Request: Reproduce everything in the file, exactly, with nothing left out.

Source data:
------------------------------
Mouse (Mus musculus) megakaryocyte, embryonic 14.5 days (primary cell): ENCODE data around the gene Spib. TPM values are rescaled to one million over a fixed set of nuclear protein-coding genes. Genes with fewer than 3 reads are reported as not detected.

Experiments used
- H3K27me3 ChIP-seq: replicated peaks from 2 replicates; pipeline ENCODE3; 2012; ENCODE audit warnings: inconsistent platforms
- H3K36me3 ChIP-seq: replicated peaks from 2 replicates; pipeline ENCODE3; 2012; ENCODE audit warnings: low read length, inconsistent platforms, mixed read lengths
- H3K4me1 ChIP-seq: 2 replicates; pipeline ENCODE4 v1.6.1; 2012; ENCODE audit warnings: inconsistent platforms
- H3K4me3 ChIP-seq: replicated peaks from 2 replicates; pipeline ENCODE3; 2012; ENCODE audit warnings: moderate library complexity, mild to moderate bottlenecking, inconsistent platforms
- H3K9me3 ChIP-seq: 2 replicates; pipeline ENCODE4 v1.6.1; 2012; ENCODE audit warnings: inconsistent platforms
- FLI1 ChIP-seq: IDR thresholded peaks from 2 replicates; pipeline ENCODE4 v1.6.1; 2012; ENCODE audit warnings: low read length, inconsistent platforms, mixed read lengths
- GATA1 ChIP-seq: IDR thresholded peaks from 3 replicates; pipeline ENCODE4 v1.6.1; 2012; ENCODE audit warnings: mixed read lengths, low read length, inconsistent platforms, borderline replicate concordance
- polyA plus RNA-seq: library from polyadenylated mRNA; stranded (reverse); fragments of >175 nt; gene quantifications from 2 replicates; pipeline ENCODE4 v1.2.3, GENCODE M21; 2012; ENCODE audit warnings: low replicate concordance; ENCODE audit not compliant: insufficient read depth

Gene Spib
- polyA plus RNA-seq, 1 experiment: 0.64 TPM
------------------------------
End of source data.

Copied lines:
Mouse (Mus musculus) megakaryocyte, embryonic 14.5 days (primary cell): ENCODE data around the gene Spib. TPM values are rescaled to one million over a fixed set of nuclear protein-coding genes. Genes with fewer than 3 reads are reported as not detected.

Experiments used
- H3K27me3 ChIP-seq: replicated peaks from 2 replicates; pipeline ENCODE3; 2012; ENCODE audit warnings: inconsistent platforms
- H3K36me3 ChIP-seq: replicated peaks from 2 replicates; pipeline ENCODE3; 2012; ENCODE audit warnings: low read length, inconsistent platforms, mixed read lengths
- H3K4me1 ChIP-seq: 2 replicates; pipeline ENCODE4 v1.6.1; 2012; ENCODE audit warnings: inconsistent platforms
- H3K4me3 ChIP-seq: replicated peaks from 2 replicates; pipeline ENCODE3; 2012; ENCODE audit warnings: moderate library complexity, mild to moderate bottlenecking, inconsistent platforms
- H3K9me3 ChIP-seq: 2 replicates; pipeline ENCODE4 v1.6.1; 2012; ENCODE audit warnings: inconsistent platforms
- FLI1 ChIP-seq: IDR thresholded peaks from 2 replicates; pipeline ENCODE4 v1.6.1; 2012; ENCODE audit warnings: low read length, inconsistent platforms, mixed read lengths
- GATA1 ChIP-seq: IDR thresholded peaks from 3 replicates; pipeline ENCODE4 v1.6.1; 2012; ENCODE audit warnings: mixed read lengths, low read length, inconsistent platforms, borderline replicate concordance
- polyA plus RNA-seq: library from polyadenylated mRNA; stranded (reverse); fragments of >175 nt; gene quantifications from 2 replicates; pipeline ENCODE4 v1.2.3, GENCODE M21; 2012; ENCODE audit warnings: low replicate concordance; ENCODE audit not compliant: insufficient read depth

Gene Spib
- polyA plus RNA-seq, 1 experiment: 0.64 TPM